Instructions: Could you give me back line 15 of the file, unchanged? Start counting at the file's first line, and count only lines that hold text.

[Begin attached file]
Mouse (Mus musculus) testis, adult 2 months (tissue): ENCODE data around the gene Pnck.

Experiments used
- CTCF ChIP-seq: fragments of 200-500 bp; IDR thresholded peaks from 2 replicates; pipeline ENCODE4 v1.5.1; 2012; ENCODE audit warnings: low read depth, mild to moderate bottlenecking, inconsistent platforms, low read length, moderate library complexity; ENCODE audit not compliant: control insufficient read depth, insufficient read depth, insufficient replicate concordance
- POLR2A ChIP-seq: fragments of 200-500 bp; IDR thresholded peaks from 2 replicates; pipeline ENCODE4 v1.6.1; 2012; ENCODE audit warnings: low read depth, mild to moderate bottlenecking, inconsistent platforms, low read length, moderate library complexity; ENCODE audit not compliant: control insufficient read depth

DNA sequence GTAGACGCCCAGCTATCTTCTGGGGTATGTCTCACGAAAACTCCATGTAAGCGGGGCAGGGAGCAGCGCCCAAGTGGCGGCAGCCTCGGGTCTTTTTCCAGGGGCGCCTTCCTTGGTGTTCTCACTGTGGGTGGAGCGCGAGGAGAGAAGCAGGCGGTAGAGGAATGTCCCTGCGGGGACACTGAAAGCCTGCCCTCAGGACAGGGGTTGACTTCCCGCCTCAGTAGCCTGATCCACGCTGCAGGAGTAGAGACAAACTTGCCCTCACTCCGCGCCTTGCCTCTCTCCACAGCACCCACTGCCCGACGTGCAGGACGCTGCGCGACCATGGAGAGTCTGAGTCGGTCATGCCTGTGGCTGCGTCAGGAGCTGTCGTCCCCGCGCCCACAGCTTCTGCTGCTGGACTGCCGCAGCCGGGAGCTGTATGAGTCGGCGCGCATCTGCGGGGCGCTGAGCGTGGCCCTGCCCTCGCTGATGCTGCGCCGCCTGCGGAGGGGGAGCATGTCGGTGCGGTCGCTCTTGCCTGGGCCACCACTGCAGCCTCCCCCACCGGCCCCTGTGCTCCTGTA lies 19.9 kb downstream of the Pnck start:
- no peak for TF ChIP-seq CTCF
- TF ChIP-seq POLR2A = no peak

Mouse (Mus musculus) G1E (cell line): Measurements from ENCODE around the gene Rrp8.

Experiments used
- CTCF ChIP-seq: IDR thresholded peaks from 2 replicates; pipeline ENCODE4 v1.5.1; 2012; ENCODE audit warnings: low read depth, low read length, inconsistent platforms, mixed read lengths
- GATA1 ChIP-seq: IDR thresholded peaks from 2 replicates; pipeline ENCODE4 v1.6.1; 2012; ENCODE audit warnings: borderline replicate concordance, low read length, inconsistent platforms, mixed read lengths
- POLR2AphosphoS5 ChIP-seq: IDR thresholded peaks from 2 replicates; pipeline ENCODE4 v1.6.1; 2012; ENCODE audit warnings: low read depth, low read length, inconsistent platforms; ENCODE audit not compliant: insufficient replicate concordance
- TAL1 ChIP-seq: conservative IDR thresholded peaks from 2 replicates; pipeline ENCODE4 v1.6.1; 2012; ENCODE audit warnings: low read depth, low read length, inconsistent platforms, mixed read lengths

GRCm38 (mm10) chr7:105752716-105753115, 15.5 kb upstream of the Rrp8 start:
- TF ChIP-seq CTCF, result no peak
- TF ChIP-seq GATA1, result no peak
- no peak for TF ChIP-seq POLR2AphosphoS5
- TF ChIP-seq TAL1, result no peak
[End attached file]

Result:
- TF ChIP-seq CTCF, result no peak